Home Depot tech employees warned their then-employer of network vulnerabilities as far back as 2008, several ex-employees have told the New York Times. They said the retailer used outdated protection software, didn’t regularly scan for malware, and dismissed their concerns.
The retailer’s chief of tech security, Ricky Joe Mitchell, in fact, was convicted in May on federal charges of sabotaging his former employer’s network, and remained in his position at Home Depot for months after his indictment in January this year.
Mitchell also had a history of compromising data networks: He was suspended from his high school after confessing to implanting 108 computer viruses onto the school’s computer system in 1996.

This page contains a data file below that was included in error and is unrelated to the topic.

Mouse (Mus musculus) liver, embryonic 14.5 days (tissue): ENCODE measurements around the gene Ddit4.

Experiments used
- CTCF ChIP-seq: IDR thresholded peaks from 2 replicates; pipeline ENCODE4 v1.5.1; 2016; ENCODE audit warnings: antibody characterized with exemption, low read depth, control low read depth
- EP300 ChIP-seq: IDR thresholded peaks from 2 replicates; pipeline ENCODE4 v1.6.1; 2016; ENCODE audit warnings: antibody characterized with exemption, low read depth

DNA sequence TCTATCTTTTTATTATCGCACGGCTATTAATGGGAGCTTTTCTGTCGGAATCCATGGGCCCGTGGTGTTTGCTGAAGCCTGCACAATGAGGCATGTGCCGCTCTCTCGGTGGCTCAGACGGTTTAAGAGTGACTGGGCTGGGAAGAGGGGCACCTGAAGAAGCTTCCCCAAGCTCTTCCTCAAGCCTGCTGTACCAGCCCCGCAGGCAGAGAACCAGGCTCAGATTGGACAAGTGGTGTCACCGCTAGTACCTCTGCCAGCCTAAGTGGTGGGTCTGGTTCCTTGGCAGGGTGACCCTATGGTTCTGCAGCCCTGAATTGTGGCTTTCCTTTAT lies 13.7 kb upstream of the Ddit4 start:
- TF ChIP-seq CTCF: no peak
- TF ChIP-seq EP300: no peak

Home Depot’s reported poor record of protecting its computer systems from hackers is startling, especially considering that it apparently continued well after news of Target’s massive breach last year. The retailer’s retention of an IT professional known to be capable of mischief seems especially short-sighted. Unfortunately, the lessons for retailers, who are reportedly scrambling to ensure that their payment systems keep customer data safe, seem to have no limits.